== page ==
The reduction calculation and eligibility for the tax credit is very similar for these plans. If you paid into one of these pension systems instead of Social Security for a period of your career, review your annual benefit statements carefully to see if you are affected.

Can you ever get full Social Security benefits?

In some cases, you may qualify for full Social Security benefits if you have 30 or more years of substantial earnings where you paid Social Security taxes. Each year of earnings over $25,575 (in 2023) counts as one year towards the 30 years. If you have 30 years, the WEP no longer applies and your benefit amount increases to the full calculated benefit.

You can request that Social Security review your earnings record to see if you qualify for the 30-year threshold. Pay stubs and W-2s may be required to fully document your earnings if your employer did not properly report them to Social Security over the years.

How are spousal or survivor benefits affected by the WEP?

Spousal or survivor benefits are also reduced if the primary worker is subject to the WEP. The reduction to spousal benefits can be up to $51 per month in 2023, the same as the individual worker reduction. The rules for the tax credit also apply.

Are there any proposals to change the WEP?

There are several proposals to modify or eliminate the WEP entirely. Some argue it is unfair to reduce Social Security benefits for people who were not allowed to pay into the system during their working years. There are also proposals to create a more proportional reduction based on the number of years worked in Social Security-covered employment.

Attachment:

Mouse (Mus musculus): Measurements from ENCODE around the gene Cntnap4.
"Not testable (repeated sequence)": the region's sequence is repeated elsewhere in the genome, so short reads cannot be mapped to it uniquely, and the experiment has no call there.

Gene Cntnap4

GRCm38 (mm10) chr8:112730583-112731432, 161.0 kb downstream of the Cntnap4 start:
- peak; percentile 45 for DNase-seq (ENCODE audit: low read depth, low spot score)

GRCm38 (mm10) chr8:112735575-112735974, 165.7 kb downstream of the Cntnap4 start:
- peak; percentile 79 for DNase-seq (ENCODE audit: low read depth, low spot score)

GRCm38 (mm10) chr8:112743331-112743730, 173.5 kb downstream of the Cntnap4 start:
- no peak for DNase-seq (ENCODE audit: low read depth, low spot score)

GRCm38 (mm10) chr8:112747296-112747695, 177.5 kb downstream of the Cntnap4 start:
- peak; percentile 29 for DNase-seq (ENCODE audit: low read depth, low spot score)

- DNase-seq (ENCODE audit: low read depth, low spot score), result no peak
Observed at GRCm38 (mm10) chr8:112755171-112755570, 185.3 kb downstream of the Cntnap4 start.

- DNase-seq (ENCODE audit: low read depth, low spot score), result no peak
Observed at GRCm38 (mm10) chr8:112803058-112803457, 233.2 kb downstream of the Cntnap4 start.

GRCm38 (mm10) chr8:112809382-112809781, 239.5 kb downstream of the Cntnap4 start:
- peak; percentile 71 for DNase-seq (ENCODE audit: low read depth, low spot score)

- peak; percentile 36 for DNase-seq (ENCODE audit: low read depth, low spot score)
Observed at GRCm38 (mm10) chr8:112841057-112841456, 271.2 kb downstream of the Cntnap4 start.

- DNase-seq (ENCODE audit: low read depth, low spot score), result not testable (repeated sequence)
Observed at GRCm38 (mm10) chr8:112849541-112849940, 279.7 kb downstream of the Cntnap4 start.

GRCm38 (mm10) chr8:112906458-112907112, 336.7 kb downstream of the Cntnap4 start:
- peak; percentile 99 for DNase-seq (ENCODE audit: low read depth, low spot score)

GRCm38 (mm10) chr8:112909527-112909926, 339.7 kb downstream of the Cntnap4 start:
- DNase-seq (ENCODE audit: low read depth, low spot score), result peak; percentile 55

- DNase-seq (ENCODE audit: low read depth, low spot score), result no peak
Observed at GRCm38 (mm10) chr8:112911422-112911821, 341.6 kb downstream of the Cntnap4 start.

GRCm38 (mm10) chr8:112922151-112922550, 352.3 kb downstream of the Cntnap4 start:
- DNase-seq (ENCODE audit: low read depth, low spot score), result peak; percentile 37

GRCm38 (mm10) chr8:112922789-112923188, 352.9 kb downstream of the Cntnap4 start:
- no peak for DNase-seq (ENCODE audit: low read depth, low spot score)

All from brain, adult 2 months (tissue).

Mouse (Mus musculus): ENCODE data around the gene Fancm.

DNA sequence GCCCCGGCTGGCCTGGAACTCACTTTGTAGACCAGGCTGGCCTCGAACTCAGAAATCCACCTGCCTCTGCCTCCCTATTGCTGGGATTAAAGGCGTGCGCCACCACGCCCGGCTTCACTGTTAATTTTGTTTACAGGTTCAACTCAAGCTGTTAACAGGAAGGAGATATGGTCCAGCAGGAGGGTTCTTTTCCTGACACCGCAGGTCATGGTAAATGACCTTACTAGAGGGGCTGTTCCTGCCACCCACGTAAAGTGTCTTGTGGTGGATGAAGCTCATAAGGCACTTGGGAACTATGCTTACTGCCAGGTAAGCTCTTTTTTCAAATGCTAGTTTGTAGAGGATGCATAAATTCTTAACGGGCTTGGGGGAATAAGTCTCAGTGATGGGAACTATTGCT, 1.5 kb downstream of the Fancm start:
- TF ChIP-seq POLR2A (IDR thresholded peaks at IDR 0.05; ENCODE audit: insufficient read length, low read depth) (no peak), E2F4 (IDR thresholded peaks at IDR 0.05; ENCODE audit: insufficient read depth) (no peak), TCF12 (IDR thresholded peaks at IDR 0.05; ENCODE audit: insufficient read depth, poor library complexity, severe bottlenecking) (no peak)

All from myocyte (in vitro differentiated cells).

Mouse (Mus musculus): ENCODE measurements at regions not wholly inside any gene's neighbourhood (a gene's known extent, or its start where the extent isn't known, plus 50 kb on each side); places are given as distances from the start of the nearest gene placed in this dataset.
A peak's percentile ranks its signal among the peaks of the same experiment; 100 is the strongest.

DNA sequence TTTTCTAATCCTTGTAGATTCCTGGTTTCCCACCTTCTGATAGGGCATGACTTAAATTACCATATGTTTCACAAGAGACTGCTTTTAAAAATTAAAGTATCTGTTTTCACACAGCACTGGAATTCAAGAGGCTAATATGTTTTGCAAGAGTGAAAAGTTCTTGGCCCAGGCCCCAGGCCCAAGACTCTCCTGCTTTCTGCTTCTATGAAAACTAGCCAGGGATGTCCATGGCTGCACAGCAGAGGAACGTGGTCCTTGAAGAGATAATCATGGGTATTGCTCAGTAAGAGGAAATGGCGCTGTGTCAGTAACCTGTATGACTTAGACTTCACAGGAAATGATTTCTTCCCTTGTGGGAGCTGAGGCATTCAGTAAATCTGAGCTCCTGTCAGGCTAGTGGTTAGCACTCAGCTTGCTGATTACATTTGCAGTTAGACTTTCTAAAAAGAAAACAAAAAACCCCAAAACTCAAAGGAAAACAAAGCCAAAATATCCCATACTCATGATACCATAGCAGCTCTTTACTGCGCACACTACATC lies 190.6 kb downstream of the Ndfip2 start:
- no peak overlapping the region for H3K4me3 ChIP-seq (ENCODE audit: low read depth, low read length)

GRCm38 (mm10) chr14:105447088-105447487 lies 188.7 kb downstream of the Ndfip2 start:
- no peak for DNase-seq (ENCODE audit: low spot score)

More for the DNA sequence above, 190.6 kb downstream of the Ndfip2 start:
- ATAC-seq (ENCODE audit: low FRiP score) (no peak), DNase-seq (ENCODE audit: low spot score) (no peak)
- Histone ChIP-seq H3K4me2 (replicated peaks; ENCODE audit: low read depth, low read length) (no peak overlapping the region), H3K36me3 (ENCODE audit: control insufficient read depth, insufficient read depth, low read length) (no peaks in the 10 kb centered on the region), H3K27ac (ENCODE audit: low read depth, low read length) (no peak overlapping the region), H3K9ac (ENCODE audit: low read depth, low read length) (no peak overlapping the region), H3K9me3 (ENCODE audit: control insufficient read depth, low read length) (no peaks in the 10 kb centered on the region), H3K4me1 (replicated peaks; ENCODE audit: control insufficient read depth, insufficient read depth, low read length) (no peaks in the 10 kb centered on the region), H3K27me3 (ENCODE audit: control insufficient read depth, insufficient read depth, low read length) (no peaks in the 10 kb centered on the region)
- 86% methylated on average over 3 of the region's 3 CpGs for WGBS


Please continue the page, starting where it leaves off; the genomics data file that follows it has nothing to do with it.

However, opponents argue that removing the WEP would reintroduce the windfall scenario it was designed to prevent. There are also administrative complexities in calculating a proportional reduction for each worker.

For now, the WEP remains in effect as a way to even out benefits for people with split careers between Social Security-covered and non-covered employment. Claiming the up to $144 tax credit can help offset some of the reduction.


The Social Security tax credit allows certain individuals who paid into both a pension system and Social Security over their careers to recoup some of their lost Social Security earnings. Understanding the eligibility requirements and claiming process allows affected individuals to maximize their retirement benefits. Most experts recommend applying for the credit each year you qualify to get the full amount back.

While the Social Security Administration determines your eligibility and reduction amount, claiming the actual tax credit is easy by filing Schedule R with your annual tax return. The credit can lower your income taxes owed or boost your refund. Ongoing proposals may modify or eliminate the WEP in the future, but the credit remains beneficial under the current rules.

Consulting with a tax preparer or financial advisor can help you determine if you are eligible for the Social Security tax credit and ensure you receive all the retirement benefits you deserve. Careful planning and claiming available credits like this one allows you to stretch your retirement income further.

Year Maximum Social Security Tax Credit
2023 $1,728
2022 $1,704
2021 $1,656
2020 $1,620

The maximum credit amount increases slightly each year along with other Social Security cost of living adjustments. Ensure you are receiving the full credit you deserve each year you qualify by filing Schedule R.

With some planning, you can take action to get the most out of your Social Security benefits. Understanding programs like the Social Security tax credit empowers you to make sound decisions to maximize your income in retirement.